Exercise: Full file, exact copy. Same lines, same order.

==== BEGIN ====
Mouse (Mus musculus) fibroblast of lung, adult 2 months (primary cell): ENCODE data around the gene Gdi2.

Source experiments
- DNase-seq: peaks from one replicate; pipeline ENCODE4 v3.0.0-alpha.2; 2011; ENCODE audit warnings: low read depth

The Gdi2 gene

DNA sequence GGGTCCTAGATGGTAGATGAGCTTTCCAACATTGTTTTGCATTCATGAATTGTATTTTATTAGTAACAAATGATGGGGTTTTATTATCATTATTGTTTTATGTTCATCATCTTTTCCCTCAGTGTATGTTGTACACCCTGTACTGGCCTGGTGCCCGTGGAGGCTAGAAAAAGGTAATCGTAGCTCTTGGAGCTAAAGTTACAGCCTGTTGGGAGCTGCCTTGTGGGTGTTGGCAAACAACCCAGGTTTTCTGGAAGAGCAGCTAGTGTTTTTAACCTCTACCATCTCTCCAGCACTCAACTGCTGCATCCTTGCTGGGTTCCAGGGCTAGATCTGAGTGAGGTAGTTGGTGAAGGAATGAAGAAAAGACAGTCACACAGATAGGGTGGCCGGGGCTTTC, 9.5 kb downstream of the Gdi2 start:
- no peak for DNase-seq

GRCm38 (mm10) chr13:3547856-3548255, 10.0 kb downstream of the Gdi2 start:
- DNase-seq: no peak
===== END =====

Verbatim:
Mouse (Mus musculus) fibroblast of lung, adult 2 months (primary cell): ENCODE data around the gene Gdi2.

Source experiments
- DNase-seq: peaks from one replicate; pipeline ENCODE4 v3.0.0-alpha.2; 2011; ENCODE audit warnings: low read depth

The Gdi2 gene

DNA sequence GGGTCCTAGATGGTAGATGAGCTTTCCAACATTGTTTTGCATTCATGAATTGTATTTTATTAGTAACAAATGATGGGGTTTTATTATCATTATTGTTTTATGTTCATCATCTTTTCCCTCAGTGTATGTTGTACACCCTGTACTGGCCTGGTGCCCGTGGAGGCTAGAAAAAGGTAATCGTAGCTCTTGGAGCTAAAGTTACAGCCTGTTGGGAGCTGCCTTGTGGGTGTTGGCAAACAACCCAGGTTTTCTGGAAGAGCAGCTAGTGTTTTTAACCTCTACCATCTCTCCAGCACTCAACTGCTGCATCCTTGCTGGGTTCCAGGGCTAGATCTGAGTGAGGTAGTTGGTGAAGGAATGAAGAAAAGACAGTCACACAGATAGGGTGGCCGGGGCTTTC, 9.5 kb downstream of the Gdi2 start:
- no peak for DNase-seq

GRCm38 (mm10) chr13:3547856-3548255, 10.0 kb downstream of the Gdi2 start:
- DNase-seq: no peak